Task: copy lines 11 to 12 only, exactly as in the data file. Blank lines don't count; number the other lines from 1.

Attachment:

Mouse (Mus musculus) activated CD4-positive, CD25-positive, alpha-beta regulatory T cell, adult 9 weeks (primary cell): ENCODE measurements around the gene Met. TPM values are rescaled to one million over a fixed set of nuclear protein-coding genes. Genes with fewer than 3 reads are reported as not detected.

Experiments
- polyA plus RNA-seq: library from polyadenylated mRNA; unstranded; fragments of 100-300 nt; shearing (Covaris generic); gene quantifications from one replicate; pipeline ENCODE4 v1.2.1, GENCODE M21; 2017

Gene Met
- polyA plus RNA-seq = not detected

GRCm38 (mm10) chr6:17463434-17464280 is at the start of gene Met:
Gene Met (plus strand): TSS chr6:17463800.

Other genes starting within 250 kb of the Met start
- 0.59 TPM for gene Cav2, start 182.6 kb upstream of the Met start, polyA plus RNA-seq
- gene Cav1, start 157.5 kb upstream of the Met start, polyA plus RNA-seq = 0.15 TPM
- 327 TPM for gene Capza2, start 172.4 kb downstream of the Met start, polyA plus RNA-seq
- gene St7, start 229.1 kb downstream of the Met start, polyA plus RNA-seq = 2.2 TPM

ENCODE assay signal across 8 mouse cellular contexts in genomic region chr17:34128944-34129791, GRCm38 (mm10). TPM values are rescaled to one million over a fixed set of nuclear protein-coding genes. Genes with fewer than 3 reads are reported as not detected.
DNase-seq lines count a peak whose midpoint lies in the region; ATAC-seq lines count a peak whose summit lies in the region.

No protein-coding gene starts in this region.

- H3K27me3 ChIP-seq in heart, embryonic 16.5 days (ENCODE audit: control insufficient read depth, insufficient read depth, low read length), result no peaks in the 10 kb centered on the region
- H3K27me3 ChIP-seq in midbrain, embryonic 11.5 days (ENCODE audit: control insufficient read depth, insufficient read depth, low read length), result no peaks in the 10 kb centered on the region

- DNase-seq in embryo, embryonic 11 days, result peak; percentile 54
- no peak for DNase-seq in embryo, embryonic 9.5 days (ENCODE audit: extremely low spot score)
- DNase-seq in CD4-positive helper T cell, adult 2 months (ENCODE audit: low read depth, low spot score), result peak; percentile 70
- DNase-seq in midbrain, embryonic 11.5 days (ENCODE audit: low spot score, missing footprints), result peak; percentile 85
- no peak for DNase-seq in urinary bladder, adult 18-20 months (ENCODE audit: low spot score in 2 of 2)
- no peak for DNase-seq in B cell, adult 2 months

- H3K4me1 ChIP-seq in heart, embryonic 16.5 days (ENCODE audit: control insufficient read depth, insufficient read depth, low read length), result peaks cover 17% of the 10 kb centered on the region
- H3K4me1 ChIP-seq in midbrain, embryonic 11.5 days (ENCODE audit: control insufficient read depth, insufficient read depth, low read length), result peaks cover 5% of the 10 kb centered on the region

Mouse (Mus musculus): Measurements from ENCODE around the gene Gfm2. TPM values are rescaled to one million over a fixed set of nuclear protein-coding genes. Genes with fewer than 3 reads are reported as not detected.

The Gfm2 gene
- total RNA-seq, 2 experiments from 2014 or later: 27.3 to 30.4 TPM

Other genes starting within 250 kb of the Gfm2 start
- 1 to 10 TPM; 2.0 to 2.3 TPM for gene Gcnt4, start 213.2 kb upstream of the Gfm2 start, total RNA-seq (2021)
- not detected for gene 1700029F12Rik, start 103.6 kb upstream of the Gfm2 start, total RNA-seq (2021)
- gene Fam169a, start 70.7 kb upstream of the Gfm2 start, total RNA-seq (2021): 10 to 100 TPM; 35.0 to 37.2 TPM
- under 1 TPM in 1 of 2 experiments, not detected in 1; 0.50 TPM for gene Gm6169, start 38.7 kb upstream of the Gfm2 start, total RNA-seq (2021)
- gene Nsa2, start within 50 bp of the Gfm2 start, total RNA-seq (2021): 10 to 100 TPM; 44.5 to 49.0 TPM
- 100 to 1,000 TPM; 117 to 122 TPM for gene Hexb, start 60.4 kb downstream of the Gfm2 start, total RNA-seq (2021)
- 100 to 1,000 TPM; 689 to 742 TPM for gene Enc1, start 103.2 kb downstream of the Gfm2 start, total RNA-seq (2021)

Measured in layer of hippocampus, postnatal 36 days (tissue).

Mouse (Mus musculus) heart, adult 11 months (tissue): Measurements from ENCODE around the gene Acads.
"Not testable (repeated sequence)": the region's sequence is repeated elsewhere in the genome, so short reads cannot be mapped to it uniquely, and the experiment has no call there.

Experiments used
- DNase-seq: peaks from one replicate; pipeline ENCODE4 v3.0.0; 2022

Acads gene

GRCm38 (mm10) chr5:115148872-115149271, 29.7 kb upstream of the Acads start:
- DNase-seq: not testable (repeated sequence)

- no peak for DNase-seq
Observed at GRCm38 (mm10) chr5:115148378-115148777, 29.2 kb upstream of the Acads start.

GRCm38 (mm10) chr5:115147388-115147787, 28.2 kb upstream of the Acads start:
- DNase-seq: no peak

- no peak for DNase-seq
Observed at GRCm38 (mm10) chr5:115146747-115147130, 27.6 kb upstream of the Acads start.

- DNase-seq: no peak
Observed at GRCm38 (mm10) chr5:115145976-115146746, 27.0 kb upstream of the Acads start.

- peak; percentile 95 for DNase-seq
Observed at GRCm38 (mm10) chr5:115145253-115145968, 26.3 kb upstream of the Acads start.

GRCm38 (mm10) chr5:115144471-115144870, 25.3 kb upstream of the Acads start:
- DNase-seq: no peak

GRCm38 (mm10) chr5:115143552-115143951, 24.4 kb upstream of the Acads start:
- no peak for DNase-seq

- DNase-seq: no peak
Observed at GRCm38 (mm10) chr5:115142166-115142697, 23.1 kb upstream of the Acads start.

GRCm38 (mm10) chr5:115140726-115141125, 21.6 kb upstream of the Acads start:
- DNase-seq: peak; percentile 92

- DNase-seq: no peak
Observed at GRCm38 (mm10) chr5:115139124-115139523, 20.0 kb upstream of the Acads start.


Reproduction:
- 327 TPM for gene Capza2, start 172.4 kb downstream of the Met start, polyA plus RNA-seq
- gene St7, start 229.1 kb downstream of the Met start, polyA plus RNA-seq = 2.2 TPM